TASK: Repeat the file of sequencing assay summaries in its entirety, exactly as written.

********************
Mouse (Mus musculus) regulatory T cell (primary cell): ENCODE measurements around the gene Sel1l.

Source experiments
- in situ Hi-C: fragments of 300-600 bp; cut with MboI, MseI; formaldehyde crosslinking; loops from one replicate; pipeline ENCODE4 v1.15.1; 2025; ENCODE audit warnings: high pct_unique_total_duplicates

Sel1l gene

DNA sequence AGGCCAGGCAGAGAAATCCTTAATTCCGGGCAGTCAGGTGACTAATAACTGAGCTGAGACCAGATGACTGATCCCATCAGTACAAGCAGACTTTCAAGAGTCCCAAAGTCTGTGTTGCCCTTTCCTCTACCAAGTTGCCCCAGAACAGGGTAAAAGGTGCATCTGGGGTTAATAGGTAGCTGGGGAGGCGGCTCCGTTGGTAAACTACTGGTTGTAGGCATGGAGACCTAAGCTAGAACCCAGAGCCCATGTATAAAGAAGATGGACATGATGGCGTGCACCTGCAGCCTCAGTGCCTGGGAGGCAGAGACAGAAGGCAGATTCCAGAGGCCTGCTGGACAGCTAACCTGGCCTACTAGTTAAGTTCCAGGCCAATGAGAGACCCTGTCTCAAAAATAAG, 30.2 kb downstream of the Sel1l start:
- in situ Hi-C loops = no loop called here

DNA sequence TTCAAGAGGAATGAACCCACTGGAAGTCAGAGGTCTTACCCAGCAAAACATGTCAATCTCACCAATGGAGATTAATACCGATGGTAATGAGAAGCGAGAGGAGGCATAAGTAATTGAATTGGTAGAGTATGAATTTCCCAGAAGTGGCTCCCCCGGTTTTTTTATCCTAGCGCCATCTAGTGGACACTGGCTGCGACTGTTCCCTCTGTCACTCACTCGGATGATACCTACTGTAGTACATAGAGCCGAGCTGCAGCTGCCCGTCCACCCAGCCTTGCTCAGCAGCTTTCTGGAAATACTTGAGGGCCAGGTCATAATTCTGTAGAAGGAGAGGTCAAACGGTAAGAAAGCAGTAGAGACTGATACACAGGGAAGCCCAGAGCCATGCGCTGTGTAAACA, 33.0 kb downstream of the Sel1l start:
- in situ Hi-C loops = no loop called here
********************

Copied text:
Mouse (Mus musculus) regulatory T cell (primary cell): ENCODE measurements around the gene Sel1l.

Source experiments
- in situ Hi-C: fragments of 300-600 bp; cut with MboI, MseI; formaldehyde crosslinking; loops from one replicate; pipeline ENCODE4 v1.15.1; 2025; ENCODE audit warnings: high pct_unique_total_duplicates

Sel1l gene

DNA sequence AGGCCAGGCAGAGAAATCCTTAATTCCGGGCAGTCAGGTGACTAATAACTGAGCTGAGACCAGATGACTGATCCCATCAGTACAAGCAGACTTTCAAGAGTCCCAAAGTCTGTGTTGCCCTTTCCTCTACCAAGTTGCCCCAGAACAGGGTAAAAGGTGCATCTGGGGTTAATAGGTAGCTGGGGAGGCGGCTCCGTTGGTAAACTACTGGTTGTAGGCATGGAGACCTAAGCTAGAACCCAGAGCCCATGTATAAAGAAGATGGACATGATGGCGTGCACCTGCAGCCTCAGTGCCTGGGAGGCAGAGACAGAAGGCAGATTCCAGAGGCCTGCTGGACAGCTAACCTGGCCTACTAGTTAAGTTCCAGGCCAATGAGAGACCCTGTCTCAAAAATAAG, 30.2 kb downstream of the Sel1l start:
- in situ Hi-C loops = no loop called here

DNA sequence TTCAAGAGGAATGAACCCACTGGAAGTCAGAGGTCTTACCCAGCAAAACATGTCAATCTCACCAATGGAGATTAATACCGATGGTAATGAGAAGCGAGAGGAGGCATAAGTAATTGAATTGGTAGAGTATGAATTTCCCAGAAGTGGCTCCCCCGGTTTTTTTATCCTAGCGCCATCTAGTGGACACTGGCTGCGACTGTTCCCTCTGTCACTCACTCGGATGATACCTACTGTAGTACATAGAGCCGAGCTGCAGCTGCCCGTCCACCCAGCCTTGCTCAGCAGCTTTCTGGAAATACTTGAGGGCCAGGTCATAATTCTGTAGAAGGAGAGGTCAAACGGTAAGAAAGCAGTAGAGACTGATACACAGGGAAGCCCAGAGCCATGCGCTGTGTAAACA, 33.0 kb downstream of the Sel1l start:
- in situ Hi-C loops = no loop called here